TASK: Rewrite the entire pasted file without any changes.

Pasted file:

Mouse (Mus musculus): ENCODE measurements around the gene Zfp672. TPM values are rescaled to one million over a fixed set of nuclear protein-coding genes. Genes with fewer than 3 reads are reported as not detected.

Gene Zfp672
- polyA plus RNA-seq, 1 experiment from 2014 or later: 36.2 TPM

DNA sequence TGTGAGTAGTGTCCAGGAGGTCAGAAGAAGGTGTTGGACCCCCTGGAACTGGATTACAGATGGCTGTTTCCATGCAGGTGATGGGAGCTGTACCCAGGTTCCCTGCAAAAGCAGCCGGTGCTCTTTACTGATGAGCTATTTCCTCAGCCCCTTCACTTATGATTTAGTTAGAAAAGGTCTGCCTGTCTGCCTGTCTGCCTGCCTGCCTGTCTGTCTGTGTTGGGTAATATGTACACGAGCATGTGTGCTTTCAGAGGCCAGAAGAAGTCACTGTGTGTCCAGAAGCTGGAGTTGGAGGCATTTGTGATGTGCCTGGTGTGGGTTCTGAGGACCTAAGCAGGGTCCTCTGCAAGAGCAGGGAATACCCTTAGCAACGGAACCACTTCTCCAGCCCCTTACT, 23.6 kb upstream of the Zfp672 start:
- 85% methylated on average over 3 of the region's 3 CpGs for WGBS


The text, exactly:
Mouse (Mus musculus): ENCODE measurements around the gene Zfp672. TPM values are rescaled to one million over a fixed set of nuclear protein-coding genes. Genes with fewer than 3 reads are reported as not detected.

Gene Zfp672
- polyA plus RNA-seq, 1 experiment from 2014 or later: 36.2 TPM

DNA sequence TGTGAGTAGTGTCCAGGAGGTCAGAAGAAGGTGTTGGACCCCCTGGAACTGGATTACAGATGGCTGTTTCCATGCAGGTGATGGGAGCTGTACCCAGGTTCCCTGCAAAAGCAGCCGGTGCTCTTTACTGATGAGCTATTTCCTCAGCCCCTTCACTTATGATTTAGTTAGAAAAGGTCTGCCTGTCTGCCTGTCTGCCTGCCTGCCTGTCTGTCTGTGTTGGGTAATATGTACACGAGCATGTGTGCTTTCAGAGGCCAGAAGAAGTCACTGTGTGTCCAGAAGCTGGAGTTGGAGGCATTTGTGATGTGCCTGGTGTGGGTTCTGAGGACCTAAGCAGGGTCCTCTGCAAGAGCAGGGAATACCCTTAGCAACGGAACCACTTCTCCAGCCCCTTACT, 23.6 kb upstream of the Zfp672 start:
- 85% methylated on average over 3 of the region's 3 CpGs for WGBS